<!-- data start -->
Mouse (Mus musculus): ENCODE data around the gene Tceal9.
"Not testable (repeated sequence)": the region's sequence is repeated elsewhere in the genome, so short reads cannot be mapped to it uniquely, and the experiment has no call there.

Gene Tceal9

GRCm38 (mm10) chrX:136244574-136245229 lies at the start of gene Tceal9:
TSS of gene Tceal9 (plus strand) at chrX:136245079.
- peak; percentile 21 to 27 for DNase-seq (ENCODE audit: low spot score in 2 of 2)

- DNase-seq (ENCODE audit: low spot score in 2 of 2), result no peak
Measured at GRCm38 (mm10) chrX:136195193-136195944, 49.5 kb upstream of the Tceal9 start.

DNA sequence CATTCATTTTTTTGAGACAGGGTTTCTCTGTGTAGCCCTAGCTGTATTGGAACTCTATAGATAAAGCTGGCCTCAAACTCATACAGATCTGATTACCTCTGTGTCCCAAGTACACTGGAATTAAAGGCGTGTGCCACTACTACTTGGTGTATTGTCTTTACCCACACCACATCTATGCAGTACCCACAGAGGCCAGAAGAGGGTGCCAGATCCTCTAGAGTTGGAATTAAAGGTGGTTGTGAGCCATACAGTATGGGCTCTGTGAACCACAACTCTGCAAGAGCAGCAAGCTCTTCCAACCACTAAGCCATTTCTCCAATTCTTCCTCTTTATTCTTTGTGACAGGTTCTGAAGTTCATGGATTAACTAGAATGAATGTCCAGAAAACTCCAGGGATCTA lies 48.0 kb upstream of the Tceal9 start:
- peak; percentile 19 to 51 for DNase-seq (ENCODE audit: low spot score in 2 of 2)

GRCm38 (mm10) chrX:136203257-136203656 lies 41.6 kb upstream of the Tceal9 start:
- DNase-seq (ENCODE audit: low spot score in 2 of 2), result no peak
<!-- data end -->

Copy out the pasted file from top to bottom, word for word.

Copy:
Mouse (Mus musculus): ENCODE data around the gene Tceal9.
"Not testable (repeated sequence)": the region's sequence is repeated elsewhere in the genome, so short reads cannot be mapped to it uniquely, and the experiment has no call there.

Gene Tceal9

GRCm38 (mm10) chrX:136244574-136245229 lies at the start of gene Tceal9:
TSS of gene Tceal9 (plus strand) at chrX:136245079.
- peak; percentile 21 to 27 for DNase-seq (ENCODE audit: low spot score in 2 of 2)

- DNase-seq (ENCODE audit: low spot score in 2 of 2), result no peak
Measured at GRCm38 (mm10) chrX:136195193-136195944, 49.5 kb upstream of the Tceal9 start.

DNA sequence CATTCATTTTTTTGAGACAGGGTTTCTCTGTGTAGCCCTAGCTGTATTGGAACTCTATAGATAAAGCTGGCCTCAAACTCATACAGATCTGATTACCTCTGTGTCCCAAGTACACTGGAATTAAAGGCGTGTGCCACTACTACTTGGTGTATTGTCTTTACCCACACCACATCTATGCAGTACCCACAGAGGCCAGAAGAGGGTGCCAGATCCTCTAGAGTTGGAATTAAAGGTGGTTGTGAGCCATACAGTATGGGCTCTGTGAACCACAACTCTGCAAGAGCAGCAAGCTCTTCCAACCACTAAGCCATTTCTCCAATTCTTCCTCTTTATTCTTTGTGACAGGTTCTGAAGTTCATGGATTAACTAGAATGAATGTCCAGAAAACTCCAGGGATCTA lies 48.0 kb upstream of the Tceal9 start:
- peak; percentile 19 to 51 for DNase-seq (ENCODE audit: low spot score in 2 of 2)

GRCm38 (mm10) chrX:136203257-136203656 lies 41.6 kb upstream of the Tceal9 start:
- DNase-seq (ENCODE audit: low spot score in 2 of 2), result no peak